Another tool called the Forward Indicator will pop up in Messenger when a message is forwarded by the sender. WhatsApp, another Facebook-owned app, has a similar function, which is part of an effort to stop the spread of misinformation. WhatsApp has had major issues with viral hoax messages spreading on the platform, which have resulted in more than a dozen lynchings in India.

Forrester's Murphy believes the company should do more to address major issues such as violence being livestreamed and going viral on the platform. Last month, a suspected terrorist was able to stream live video to Facebook of a mass murder in New Zealand. The company said its AI systems failed to catch the video, and it took down 1.5 million videos of the attack in the first 24 hours.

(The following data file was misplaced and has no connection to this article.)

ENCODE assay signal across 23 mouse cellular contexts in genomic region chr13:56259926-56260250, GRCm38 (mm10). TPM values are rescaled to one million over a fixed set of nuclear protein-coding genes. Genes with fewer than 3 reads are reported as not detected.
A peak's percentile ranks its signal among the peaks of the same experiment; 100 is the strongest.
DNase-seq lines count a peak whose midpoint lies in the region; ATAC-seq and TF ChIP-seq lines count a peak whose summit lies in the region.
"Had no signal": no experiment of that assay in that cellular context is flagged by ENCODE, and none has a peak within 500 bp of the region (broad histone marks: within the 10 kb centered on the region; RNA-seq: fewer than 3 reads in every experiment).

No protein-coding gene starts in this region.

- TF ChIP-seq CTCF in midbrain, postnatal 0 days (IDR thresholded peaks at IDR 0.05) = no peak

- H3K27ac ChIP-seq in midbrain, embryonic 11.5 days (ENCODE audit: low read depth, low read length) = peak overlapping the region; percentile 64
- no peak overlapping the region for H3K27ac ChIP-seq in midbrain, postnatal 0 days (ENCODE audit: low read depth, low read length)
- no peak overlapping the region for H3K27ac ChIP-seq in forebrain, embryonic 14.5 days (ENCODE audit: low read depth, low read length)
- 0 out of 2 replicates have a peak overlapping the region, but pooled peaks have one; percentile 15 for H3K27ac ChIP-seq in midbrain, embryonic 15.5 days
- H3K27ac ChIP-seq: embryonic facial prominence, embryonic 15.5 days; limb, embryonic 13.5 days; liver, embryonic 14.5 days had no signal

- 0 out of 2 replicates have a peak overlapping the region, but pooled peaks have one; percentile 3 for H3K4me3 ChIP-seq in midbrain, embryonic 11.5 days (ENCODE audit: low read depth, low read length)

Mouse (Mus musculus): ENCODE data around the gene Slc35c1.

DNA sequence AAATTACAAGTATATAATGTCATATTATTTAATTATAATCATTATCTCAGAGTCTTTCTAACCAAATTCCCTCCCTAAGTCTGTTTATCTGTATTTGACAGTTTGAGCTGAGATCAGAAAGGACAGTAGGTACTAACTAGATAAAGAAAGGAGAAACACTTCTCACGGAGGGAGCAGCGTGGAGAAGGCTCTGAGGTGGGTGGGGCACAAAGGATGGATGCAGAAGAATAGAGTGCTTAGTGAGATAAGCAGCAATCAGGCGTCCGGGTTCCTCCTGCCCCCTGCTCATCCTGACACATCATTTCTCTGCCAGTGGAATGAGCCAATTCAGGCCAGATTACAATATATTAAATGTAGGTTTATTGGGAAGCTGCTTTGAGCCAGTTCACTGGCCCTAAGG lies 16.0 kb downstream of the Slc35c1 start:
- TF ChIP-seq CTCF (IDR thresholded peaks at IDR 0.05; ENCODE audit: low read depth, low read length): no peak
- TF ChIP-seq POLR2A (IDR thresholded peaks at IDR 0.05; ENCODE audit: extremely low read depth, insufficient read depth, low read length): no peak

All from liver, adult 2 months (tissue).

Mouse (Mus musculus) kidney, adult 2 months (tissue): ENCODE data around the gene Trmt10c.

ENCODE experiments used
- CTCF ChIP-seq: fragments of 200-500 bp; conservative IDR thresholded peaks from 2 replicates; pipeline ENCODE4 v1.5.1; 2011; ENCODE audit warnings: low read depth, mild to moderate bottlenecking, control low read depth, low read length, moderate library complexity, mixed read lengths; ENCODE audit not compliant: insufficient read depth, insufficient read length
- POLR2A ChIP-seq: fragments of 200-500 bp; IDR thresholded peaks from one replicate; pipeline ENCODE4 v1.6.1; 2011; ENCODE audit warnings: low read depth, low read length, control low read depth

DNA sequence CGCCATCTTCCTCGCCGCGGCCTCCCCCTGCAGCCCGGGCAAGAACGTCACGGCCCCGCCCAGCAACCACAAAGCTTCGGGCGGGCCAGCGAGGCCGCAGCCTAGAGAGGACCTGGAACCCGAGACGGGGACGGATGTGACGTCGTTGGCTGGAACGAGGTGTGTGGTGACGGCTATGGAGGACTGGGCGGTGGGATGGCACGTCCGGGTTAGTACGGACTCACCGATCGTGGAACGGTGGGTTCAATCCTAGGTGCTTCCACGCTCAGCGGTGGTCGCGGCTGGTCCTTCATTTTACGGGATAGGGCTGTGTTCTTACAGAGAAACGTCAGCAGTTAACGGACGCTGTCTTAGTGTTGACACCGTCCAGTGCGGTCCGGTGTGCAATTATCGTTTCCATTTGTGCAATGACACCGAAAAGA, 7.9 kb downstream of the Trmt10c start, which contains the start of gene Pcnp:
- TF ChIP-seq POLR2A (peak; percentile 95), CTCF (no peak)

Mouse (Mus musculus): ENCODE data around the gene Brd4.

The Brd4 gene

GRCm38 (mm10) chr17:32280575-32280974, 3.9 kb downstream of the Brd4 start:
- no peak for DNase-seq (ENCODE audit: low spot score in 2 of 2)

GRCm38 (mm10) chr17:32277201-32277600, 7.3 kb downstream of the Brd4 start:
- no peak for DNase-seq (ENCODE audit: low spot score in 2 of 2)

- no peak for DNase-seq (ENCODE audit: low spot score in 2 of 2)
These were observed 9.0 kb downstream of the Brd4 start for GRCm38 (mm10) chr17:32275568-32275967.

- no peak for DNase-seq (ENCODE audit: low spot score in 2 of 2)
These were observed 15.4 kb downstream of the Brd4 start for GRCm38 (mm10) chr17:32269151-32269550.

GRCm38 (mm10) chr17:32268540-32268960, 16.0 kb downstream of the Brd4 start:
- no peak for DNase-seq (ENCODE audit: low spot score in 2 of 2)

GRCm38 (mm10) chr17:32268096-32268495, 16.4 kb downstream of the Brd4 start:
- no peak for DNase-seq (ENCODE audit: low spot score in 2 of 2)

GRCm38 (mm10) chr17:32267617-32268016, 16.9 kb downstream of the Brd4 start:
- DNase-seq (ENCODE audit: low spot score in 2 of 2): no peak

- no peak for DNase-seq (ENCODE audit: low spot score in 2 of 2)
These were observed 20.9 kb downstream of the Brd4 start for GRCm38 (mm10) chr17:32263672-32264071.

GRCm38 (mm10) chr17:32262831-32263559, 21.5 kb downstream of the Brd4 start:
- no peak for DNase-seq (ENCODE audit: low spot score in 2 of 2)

"They have bigger problems. I'm sure [these updates] will help sometimes, but there are bigger problems at foot," she said. "Facebook has a lot more to do."

Oregon Coronavirus Cases

Data is updated nightly.

Cases: 391099

Reported Deaths: 5161
CountyCasesDeaths
Multnomah60298839
Washington41981395
Marion39886506
Clackamas32773378
Lane30113355
Jackson24880360
Deschutes23557185
Umatilla15126180
Linn14637179
Douglas13375291
Josephine10148244
Yamhill9762143
Klamath9053146
Polk8212100
Benton609738
Malheur592487
Coos5664106
Columbia430455
Jefferson420266
Lincoln362152
Union338755
Crook334056
Wasco316146
Clatsop261835
Baker219833
Tillamook216645
Hood River213737
Morrow197525
Curry191939
Harney119933
Grant108515
Lake105416
Wallowa75713
Sherman1913
Gilliam1854